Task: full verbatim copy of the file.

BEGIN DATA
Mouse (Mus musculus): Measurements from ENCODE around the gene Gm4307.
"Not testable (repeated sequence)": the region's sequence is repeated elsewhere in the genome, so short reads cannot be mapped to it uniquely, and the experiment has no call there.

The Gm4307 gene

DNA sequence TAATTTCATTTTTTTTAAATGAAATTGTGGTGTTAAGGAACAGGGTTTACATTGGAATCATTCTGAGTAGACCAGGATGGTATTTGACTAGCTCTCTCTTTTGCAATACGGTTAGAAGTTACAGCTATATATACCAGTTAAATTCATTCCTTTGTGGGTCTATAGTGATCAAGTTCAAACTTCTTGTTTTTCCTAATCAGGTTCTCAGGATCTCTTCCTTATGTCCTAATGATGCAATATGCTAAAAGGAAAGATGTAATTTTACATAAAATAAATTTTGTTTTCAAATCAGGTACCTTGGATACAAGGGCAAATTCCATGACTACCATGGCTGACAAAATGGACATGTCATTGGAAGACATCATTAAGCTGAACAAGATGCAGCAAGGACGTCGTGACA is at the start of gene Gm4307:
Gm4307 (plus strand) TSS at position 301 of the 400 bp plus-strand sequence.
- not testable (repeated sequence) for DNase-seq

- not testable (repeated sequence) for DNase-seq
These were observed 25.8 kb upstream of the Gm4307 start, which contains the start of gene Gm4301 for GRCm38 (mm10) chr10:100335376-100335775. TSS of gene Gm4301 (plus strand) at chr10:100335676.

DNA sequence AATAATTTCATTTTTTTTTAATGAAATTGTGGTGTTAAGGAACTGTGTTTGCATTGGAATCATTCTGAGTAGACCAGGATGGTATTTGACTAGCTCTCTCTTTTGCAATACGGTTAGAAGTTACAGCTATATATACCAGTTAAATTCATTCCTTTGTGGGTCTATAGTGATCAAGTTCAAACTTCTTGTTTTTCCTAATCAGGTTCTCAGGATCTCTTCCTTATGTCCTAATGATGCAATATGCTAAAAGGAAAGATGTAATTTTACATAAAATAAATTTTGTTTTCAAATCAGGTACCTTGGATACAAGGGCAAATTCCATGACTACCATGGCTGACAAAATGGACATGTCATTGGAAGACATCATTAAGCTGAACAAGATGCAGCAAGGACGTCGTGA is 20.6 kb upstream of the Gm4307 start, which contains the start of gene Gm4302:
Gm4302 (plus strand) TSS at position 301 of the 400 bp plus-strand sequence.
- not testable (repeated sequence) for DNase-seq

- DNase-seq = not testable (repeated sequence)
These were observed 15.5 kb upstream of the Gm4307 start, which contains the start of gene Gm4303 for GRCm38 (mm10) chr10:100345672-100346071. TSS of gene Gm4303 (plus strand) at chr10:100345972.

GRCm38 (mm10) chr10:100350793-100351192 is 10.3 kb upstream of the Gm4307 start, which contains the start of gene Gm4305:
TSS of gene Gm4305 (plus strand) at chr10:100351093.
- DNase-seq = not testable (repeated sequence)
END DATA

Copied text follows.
Mouse (Mus musculus): Measurements from ENCODE around the gene Gm4307.
"Not testable (repeated sequence)": the region's sequence is repeated elsewhere in the genome, so short reads cannot be mapped to it uniquely, and the experiment has no call there.

The Gm4307 gene

DNA sequence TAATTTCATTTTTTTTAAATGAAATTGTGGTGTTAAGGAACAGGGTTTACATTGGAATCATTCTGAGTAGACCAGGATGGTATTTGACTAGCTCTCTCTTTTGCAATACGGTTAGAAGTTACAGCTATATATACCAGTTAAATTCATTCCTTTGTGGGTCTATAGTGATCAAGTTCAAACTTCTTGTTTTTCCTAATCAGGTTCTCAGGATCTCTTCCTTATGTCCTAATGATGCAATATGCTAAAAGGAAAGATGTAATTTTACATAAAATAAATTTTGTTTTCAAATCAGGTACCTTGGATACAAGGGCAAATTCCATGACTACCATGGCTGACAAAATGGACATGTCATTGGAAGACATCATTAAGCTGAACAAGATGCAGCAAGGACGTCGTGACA is at the start of gene Gm4307:
Gm4307 (plus strand) TSS at position 301 of the 400 bp plus-strand sequence.
- not testable (repeated sequence) for DNase-seq

- not testable (repeated sequence) for DNase-seq
These were observed 25.8 kb upstream of the Gm4307 start, which contains the start of gene Gm4301 for GRCm38 (mm10) chr10:100335376-100335775. TSS of gene Gm4301 (plus strand) at chr10:100335676.

DNA sequence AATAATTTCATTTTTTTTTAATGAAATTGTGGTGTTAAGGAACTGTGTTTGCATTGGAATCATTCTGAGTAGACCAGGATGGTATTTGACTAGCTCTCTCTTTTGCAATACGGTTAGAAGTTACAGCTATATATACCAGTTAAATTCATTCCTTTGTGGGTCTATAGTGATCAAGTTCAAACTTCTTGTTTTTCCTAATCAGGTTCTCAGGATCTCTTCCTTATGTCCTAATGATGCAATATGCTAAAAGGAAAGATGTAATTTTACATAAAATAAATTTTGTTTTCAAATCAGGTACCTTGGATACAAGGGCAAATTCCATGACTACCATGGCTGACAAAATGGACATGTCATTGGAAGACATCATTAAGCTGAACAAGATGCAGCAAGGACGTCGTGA is 20.6 kb upstream of the Gm4307 start, which contains the start of gene Gm4302:
Gm4302 (plus strand) TSS at position 301 of the 400 bp plus-strand sequence.
- not testable (repeated sequence) for DNase-seq

- DNase-seq = not testable (repeated sequence)
These were observed 15.5 kb upstream of the Gm4307 start, which contains the start of gene Gm4303 for GRCm38 (mm10) chr10:100345672-100346071. TSS of gene Gm4303 (plus strand) at chr10:100345972.

GRCm38 (mm10) chr10:100350793-100351192 is 10.3 kb upstream of the Gm4307 start, which contains the start of gene Gm4305:
TSS of gene Gm4305 (plus strand) at chr10:100351093.
- DNase-seq = not testable (repeated sequence)